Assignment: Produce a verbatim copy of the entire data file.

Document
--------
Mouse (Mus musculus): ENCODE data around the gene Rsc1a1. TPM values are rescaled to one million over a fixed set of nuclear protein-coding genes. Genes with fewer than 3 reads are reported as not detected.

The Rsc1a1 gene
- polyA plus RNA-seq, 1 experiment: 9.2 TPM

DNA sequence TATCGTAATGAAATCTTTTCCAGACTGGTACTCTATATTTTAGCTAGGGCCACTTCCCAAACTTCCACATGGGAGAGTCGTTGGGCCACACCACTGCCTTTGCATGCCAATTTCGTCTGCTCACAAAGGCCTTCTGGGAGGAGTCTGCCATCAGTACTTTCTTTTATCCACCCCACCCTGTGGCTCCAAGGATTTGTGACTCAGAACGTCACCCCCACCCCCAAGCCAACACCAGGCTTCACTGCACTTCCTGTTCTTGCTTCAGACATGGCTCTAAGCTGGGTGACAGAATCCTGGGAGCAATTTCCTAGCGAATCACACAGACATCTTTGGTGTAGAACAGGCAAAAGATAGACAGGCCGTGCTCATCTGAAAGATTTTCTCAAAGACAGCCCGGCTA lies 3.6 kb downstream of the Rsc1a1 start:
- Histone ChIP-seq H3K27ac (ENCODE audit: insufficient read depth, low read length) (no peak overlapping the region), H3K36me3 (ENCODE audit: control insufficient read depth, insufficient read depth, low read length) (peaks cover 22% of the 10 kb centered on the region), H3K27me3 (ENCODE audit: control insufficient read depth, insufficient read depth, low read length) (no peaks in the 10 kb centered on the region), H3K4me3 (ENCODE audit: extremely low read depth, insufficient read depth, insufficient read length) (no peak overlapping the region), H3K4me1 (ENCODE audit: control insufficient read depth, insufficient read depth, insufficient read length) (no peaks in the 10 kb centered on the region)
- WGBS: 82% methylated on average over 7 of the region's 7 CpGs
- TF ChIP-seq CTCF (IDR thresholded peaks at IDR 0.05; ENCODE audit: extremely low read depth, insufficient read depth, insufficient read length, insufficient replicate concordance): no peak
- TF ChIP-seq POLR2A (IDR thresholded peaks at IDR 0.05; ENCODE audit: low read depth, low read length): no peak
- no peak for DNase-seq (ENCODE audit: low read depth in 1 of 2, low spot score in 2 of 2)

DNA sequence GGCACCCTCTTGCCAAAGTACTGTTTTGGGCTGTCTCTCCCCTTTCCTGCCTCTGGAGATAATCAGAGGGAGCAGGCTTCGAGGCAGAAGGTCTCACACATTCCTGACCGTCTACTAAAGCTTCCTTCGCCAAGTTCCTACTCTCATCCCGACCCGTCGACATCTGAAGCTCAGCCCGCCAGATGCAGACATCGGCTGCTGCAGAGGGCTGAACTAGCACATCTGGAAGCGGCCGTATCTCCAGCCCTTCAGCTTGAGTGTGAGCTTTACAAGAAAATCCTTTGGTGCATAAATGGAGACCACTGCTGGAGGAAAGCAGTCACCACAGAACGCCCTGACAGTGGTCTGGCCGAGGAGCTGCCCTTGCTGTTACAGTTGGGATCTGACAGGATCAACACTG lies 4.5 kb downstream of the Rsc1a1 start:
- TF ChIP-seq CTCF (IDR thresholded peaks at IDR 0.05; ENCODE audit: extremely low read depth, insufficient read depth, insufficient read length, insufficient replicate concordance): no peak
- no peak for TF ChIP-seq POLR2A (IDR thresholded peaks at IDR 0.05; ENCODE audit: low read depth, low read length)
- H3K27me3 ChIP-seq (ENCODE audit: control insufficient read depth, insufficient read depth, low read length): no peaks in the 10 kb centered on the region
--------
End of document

Mouse (Mus musculus): ENCODE data around the gene Rsc1a1. TPM values are rescaled to one million over a fixed set of nuclear protein-coding genes. Genes with fewer than 3 reads are reported as not detected.

The Rsc1a1 gene
- polyA plus RNA-seq, 1 experiment: 9.2 TPM

DNA sequence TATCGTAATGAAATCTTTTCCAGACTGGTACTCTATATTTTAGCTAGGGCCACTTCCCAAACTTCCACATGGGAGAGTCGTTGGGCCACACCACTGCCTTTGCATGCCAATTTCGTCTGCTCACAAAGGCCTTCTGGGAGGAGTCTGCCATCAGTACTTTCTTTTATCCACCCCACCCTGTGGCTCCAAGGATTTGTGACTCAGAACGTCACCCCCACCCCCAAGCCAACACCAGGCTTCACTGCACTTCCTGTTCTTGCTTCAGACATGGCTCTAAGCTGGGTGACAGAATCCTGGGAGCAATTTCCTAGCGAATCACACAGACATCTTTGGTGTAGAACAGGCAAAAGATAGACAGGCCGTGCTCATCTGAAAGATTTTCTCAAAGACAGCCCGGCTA lies 3.6 kb downstream of the Rsc1a1 start:
- Histone ChIP-seq H3K27ac (ENCODE audit: insufficient read depth, low read length) (no peak overlapping the region), H3K36me3 (ENCODE audit: control insufficient read depth, insufficient read depth, low read length) (peaks cover 22% of the 10 kb centered on the region), H3K27me3 (ENCODE audit: control insufficient read depth, insufficient read depth, low read length) (no peaks in the 10 kb centered on the region), H3K4me3 (ENCODE audit: extremely low read depth, insufficient read depth, insufficient read length) (no peak overlapping the region), H3K4me1 (ENCODE audit: control insufficient read depth, insufficient read depth, insufficient read length) (no peaks in the 10 kb centered on the region)
- WGBS: 82% methylated on average over 7 of the region's 7 CpGs
- TF ChIP-seq CTCF (IDR thresholded peaks at IDR 0.05; ENCODE audit: extremely low read depth, insufficient read depth, insufficient read length, insufficient replicate concordance): no peak
- TF ChIP-seq POLR2A (IDR thresholded peaks at IDR 0.05; ENCODE audit: low read depth, low read length): no peak
- no peak for DNase-seq (ENCODE audit: low read depth in 1 of 2, low spot score in 2 of 2)

DNA sequence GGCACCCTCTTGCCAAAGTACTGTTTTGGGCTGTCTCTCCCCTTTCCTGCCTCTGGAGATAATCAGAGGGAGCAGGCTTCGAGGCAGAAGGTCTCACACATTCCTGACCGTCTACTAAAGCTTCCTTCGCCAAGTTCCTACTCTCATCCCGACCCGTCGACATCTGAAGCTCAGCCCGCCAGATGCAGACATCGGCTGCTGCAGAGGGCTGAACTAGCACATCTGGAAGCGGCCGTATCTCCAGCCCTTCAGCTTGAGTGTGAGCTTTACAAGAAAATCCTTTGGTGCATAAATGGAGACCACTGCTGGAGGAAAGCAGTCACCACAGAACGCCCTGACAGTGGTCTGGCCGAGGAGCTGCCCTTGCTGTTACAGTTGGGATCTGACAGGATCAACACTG lies 4.5 kb downstream of the Rsc1a1 start:
- TF ChIP-seq CTCF (IDR thresholded peaks at IDR 0.05; ENCODE audit: extremely low read depth, insufficient read depth, insufficient read length, insufficient replicate concordance): no peak
- no peak for TF ChIP-seq POLR2A (IDR thresholded peaks at IDR 0.05; ENCODE audit: low read depth, low read length)
- H3K27me3 ChIP-seq (ENCODE audit: control insufficient read depth, insufficient read depth, low read length): no peaks in the 10 kb centered on the region